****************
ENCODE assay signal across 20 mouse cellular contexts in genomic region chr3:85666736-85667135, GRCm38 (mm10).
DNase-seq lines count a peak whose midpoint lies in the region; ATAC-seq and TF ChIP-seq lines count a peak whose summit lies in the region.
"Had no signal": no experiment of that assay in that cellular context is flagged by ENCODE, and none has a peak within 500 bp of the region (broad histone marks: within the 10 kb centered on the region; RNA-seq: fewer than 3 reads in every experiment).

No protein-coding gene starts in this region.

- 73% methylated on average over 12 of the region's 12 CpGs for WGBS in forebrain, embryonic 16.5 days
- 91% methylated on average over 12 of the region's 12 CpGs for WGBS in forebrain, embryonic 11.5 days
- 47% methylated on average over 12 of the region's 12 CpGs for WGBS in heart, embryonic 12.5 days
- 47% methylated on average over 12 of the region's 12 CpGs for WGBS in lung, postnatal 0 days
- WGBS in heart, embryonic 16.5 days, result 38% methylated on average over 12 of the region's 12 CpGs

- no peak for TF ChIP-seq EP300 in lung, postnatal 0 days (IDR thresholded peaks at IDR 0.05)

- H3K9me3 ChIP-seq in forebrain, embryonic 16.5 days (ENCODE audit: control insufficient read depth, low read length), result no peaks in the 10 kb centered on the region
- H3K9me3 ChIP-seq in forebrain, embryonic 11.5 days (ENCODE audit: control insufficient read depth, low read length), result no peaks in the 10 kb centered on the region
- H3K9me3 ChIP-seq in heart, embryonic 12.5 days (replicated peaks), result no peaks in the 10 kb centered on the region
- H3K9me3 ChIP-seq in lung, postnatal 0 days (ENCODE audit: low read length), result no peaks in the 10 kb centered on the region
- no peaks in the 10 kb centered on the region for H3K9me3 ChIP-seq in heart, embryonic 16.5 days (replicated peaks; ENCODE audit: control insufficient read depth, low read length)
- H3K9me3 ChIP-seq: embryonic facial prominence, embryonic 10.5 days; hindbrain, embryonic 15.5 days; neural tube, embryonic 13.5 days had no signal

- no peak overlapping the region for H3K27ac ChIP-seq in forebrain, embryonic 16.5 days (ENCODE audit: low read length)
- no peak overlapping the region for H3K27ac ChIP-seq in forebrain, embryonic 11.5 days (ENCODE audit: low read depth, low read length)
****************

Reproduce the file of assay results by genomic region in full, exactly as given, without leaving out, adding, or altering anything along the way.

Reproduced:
ENCODE assay signal across 20 mouse cellular contexts in genomic region chr3:85666736-85667135, GRCm38 (mm10).
DNase-seq lines count a peak whose midpoint lies in the region; ATAC-seq and TF ChIP-seq lines count a peak whose summit lies in the region.
"Had no signal": no experiment of that assay in that cellular context is flagged by ENCODE, and none has a peak within 500 bp of the region (broad histone marks: within the 10 kb centered on the region; RNA-seq: fewer than 3 reads in every experiment).

No protein-coding gene starts in this region.

- 73% methylated on average over 12 of the region's 12 CpGs for WGBS in forebrain, embryonic 16.5 days
- 91% methylated on average over 12 of the region's 12 CpGs for WGBS in forebrain, embryonic 11.5 days
- 47% methylated on average over 12 of the region's 12 CpGs for WGBS in heart, embryonic 12.5 days
- 47% methylated on average over 12 of the region's 12 CpGs for WGBS in lung, postnatal 0 days
- WGBS in heart, embryonic 16.5 days, result 38% methylated on average over 12 of the region's 12 CpGs

- no peak for TF ChIP-seq EP300 in lung, postnatal 0 days (IDR thresholded peaks at IDR 0.05)

- H3K9me3 ChIP-seq in forebrain, embryonic 16.5 days (ENCODE audit: control insufficient read depth, low read length), result no peaks in the 10 kb centered on the region
- H3K9me3 ChIP-seq in forebrain, embryonic 11.5 days (ENCODE audit: control insufficient read depth, low read length), result no peaks in the 10 kb centered on the region
- H3K9me3 ChIP-seq in heart, embryonic 12.5 days (replicated peaks), result no peaks in the 10 kb centered on the region
- H3K9me3 ChIP-seq in lung, postnatal 0 days (ENCODE audit: low read length), result no peaks in the 10 kb centered on the region
- no peaks in the 10 kb centered on the region for H3K9me3 ChIP-seq in heart, embryonic 16.5 days (replicated peaks; ENCODE audit: control insufficient read depth, low read length)
- H3K9me3 ChIP-seq: embryonic facial prominence, embryonic 10.5 days; hindbrain, embryonic 15.5 days; neural tube, embryonic 13.5 days had no signal

- no peak overlapping the region for H3K27ac ChIP-seq in forebrain, embryonic 16.5 days (ENCODE audit: low read length)
- no peak overlapping the region for H3K27ac ChIP-seq in forebrain, embryonic 11.5 days (ENCODE audit: low read depth, low read length)